Solar power on electric bikes - Suggestions?

I need a solar panel and a charge controller to power my ebike. My batteries are 48v 20ah and the DC motor is 450 watts brushless. What type of solar and charge controller should I install? How do I install the charge controller? Do wires come with it? How much cost should I expect?

You can email me at [email protected] or send me a message here in the forum.

-Vince

Comments

  • RoderickRoderick Solar Expert Posts: 253 ✭✭
    Re: Solar power on electric bikes - Suggestions?

    Do you know what chemistry the batteries are? Are they Lithium ion? Lithium phosphate? 960 W-h sounds on the high end of things, so I suspect they aren't just the cheaper NiMH. I wouldn't think they're lead acid, but if they are, then the folks here are experts.

    Most likely, your eBike came with a charger that plugs into the wall. Can you tell us how much power that draws? That will give an idea of how quickly the battery can take a charge. If the solar panels won't provide that level of power, then you may have to settle for a longer charging time. I know I've seen eBike battery chargers that go at a 2A rate, but those are for much smaller batteries than yours.
  • nielniel Solar Expert Posts: 10,311 ✭✭✭✭
    Re: Solar power on electric bikes - Suggestions?

    i hope this is not to be mounted on the ebike as pvs are quite large in area and would not mount to a bike very easilly and would not have enough of them to power the ebike. if it is to be a case of the pvs being at your home to charge the bike up for later use, this can be done and it does depend on the battery manufacturer and type as to how much pv power could be used in charging the bike's batteries. some batteries can not take a high or quick charge and given the limited time periods of sun availability this could be problematic in using it every day without it reaching a full charge. you would at best be able to use a c10 charge rate providing the batteries are not depleted past the 50% dod, but cloudy days or off season charging would not afford the 5 hours needed to charge that batteries up in a day making a least 2 days needed to charge them under such conditions.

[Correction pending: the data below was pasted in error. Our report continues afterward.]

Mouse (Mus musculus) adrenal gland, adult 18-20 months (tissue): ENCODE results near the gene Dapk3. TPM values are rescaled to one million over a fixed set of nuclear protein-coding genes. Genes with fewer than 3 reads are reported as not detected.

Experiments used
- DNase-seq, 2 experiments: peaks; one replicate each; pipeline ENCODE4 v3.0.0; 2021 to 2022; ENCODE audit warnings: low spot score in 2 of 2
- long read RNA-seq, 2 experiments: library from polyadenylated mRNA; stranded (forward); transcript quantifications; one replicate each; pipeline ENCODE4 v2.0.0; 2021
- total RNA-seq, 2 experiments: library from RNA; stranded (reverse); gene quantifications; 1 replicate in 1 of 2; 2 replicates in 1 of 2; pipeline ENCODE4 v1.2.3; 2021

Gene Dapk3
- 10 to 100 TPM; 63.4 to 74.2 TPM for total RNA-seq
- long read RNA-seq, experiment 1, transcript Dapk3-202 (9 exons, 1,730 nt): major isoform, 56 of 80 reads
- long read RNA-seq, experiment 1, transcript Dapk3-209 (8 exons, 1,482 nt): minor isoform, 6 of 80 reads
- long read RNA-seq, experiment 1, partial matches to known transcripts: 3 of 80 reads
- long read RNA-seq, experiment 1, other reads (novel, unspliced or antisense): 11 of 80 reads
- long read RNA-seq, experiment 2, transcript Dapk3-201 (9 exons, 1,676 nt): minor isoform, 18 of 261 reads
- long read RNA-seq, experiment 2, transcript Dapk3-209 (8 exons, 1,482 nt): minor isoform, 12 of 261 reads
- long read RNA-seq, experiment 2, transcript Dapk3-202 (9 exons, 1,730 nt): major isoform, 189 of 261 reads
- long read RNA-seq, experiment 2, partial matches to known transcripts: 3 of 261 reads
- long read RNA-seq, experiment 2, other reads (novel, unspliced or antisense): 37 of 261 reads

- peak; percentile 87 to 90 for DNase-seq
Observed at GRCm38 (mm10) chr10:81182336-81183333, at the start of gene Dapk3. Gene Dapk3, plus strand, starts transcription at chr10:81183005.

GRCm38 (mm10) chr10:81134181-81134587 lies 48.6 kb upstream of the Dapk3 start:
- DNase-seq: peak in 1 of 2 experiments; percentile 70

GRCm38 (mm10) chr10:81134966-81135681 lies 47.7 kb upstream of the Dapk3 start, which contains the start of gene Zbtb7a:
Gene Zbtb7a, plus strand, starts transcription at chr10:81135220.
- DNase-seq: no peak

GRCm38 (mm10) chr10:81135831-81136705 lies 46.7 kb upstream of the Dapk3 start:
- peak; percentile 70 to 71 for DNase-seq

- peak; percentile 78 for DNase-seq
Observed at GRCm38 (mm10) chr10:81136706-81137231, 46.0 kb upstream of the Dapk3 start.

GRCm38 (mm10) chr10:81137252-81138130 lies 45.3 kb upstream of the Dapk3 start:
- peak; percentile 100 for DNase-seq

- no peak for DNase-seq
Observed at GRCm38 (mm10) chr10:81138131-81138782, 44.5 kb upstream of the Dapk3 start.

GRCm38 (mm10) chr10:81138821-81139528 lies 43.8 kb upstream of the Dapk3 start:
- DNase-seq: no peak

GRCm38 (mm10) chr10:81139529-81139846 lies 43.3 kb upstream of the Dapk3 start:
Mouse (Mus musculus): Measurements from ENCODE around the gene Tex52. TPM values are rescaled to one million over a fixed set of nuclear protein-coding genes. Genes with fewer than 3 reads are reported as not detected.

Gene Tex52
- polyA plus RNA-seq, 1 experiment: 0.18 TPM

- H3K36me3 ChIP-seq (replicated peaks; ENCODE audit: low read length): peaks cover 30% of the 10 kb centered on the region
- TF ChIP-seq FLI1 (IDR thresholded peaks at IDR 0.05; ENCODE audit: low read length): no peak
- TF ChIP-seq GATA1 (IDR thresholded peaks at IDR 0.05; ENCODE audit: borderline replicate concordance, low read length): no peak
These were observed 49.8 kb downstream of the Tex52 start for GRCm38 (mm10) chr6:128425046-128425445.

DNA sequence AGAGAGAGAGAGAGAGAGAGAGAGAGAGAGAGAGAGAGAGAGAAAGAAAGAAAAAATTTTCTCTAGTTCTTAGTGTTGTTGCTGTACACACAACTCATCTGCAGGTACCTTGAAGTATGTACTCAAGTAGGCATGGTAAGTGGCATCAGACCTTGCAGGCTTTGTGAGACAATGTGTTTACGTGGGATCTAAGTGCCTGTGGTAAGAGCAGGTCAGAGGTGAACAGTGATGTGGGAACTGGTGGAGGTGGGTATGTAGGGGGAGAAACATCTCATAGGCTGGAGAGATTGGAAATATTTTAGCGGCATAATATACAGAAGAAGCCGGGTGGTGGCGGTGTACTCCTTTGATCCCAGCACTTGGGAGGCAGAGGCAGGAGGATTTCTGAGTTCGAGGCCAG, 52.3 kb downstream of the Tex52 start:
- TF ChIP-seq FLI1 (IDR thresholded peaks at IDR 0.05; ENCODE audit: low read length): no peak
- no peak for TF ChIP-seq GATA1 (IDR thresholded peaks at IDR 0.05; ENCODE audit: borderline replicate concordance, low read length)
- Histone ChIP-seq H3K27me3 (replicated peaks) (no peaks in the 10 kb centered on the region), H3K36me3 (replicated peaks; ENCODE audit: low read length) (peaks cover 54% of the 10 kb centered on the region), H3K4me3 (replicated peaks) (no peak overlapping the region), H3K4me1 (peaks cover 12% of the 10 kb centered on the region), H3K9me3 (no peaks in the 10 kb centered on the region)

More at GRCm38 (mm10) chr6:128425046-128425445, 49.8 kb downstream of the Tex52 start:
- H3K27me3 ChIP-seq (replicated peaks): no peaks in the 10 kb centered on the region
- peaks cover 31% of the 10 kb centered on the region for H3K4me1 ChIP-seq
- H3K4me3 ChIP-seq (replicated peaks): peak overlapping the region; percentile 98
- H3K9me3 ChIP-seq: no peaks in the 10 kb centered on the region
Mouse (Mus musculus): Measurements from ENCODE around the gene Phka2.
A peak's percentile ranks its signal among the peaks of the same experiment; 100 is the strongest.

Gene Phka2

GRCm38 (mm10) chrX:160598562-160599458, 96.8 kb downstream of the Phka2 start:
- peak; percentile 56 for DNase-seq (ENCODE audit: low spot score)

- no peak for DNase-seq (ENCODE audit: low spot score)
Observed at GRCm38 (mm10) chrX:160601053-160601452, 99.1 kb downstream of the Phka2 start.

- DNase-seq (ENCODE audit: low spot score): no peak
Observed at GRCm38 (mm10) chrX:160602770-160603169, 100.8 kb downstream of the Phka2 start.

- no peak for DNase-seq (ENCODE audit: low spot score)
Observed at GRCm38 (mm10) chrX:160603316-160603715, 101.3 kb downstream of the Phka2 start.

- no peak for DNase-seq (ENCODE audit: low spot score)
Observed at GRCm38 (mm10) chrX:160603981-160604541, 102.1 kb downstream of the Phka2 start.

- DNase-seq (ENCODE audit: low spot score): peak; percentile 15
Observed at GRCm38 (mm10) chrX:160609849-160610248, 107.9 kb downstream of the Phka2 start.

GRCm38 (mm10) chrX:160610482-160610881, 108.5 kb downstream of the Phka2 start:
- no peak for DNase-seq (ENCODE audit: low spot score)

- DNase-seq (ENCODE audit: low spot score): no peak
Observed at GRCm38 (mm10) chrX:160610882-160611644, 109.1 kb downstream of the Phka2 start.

• System2System2 Posts: 6,290 admin
    Re: Solar power on electric bikes - Suggestions?

    48v 20ah batteries are lead acid.

    Here's the chargers specs:
    Input is A/C110v +-10%Hz at 200W
    Output is 58v at 3A

    My batteries when fully drained takes 8 - 9 hours to fully charge.
    Does this help?

    -Vince
  • System2System2 Posts: 6,290 admin
    Re: Solar power on electric bikes - Suggestions?

    Also,

    According to my calculations, I would need 800w of solar panel to be able to charge the batteries. I can't afford to put out $4k to do this. So my alternative is to put something smaller, a trickler, to charge the batteries somewhat. If I can get 50w of solar panel instead of 800w I think that would be adequate. When prices go down then I will add more panels in the future.

    -Vince
  • nielniel Solar Expert Posts: 10,311 ✭✭✭✭
    Re: Solar power on electric bikes - Suggestions?

    supplemental is fine, but can you mount this on top of your bike? this could be 4 12v pvs or 2 24v pvs. you would have to look over the pvs to see what it is you can afford and can fit atop your bike. here is the link to the store and you can look over the costs and sizes of those items. http://store.solar-electric.com/
    the controller will have to be of the ability for 48v so the cheapest won't due. some of the cheapest usable for 48v would be like a tristar or a c40 which is a bit higher in cost than the cheapest that are available for lower voltages, but still doable. i'm having difficulty in picturing even the smallest pvs being mounted on a bike.
  • RoderickRoderick Solar Expert Posts: 253 ✭✭
    Re: Solar power on electric bikes - Suggestions?

    200W of charger is reasonable, as long as you plan to keep the panels at home.

    If the supplied charger is not too expensive, maybe you could get an extra one, crack it open, and connect your solar panels in place of the high voltage DC inside. It would take a bit of tinkering, if you're into that kind of thing.
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